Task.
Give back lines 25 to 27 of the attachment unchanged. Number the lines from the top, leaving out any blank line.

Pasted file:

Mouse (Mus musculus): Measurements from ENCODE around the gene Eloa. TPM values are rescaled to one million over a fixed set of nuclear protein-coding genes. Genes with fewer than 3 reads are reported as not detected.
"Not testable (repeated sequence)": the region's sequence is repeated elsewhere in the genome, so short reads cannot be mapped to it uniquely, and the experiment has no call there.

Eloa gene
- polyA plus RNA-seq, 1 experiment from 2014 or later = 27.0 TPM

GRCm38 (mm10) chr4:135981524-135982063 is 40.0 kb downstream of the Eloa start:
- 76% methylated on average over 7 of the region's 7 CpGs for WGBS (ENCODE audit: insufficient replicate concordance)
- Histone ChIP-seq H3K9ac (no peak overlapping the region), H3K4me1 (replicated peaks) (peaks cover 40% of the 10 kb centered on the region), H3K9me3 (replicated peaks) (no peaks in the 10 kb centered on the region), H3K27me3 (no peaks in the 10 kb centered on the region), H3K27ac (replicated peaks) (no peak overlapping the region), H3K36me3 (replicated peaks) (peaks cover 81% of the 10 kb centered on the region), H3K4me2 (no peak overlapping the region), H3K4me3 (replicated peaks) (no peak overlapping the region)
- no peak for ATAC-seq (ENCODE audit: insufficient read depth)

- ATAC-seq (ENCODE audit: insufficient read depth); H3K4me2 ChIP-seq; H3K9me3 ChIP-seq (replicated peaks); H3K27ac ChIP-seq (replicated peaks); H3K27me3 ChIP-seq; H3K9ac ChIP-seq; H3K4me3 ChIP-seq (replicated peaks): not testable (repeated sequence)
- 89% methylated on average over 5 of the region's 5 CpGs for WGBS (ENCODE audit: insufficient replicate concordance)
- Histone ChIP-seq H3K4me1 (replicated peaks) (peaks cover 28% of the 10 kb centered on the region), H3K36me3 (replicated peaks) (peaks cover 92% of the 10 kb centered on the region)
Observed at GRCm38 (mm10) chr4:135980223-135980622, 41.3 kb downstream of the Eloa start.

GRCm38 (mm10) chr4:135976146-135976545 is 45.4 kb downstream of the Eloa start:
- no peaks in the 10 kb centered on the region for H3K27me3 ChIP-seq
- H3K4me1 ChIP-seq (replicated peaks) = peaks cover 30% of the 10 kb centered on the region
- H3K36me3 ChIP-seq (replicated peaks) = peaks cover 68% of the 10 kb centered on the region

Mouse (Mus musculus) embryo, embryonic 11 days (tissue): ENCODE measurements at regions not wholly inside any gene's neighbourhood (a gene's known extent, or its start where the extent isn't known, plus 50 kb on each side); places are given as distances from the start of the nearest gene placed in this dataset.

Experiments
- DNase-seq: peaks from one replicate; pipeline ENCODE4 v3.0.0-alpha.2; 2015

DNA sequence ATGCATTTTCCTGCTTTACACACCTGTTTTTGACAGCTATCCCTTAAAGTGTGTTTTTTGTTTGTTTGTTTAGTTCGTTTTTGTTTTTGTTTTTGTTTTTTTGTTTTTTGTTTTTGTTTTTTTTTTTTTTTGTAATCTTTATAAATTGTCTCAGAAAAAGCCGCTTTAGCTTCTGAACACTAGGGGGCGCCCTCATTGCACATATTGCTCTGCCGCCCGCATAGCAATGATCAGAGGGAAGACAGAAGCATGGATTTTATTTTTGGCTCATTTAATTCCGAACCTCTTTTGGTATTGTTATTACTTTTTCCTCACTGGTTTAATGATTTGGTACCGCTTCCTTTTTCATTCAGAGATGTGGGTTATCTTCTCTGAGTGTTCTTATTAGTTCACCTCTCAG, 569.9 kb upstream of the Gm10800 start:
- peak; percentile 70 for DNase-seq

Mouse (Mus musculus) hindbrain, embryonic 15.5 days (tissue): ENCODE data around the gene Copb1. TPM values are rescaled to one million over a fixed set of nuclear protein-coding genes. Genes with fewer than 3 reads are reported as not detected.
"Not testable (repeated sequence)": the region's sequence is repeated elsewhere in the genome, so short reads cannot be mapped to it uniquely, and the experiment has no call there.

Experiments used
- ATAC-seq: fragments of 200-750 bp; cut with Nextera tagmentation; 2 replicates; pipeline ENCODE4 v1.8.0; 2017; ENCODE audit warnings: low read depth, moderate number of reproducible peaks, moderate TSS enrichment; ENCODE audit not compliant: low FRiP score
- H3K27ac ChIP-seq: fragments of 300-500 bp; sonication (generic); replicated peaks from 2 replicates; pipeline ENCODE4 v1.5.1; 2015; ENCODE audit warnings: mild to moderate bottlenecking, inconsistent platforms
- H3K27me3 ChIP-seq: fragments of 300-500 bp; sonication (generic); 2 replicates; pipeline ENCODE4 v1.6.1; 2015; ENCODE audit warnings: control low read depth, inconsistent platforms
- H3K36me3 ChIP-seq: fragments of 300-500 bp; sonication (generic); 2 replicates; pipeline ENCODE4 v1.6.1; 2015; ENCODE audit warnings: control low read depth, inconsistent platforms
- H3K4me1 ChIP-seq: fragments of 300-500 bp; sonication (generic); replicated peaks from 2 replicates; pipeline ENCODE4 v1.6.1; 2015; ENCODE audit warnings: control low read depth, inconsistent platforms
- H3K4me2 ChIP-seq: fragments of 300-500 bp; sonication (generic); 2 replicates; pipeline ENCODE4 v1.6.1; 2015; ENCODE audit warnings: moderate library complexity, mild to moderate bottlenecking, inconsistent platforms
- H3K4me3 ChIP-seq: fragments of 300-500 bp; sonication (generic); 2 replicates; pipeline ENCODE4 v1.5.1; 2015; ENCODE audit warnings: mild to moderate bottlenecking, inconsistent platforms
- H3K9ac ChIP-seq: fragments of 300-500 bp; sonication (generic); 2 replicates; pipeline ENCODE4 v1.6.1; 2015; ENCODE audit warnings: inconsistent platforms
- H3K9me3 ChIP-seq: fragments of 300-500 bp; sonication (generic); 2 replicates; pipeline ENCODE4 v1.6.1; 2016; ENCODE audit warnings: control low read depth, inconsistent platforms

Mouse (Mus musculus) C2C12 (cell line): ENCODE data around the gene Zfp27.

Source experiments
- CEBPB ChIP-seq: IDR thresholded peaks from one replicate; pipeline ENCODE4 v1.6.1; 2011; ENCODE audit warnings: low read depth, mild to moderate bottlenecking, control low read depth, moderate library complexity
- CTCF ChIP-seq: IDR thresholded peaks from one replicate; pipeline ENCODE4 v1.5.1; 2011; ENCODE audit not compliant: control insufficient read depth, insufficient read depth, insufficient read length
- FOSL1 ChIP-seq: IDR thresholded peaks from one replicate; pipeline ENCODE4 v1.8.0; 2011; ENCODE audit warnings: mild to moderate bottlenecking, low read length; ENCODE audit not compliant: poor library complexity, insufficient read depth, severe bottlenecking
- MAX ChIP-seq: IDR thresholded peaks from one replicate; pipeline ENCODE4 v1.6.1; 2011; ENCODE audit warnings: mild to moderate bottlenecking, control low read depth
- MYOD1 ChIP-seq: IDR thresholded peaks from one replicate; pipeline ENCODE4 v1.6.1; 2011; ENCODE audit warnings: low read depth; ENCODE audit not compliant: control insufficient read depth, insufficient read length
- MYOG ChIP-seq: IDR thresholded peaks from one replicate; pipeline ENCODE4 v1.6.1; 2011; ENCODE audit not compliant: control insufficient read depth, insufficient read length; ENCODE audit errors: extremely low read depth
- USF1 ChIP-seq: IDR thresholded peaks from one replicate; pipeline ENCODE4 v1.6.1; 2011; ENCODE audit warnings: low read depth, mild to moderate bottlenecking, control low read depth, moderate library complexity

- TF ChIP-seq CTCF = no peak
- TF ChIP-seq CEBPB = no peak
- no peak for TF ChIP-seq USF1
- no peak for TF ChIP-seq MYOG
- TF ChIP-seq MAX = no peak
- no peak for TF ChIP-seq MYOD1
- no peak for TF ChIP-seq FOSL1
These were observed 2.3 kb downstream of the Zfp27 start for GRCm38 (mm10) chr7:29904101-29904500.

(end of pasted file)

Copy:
- ATAC-seq: fragments of 200-750 bp; cut with Nextera tagmentation; 2 replicates; pipeline ENCODE4 v1.8.0; 2017; ENCODE audit warnings: low read depth, moderate number of reproducible peaks, moderate TSS enrichment; ENCODE audit not compliant: low FRiP score
- H3K27ac ChIP-seq: fragments of 300-500 bp; sonication (generic); replicated peaks from 2 replicates; pipeline ENCODE4 v1.5.1; 2015; ENCODE audit warnings: mild to moderate bottlenecking, inconsistent platforms
- H3K27me3 ChIP-seq: fragments of 300-500 bp; sonication (generic); 2 replicates; pipeline ENCODE4 v1.6.1; 2015; ENCODE audit warnings: control low read depth, inconsistent platforms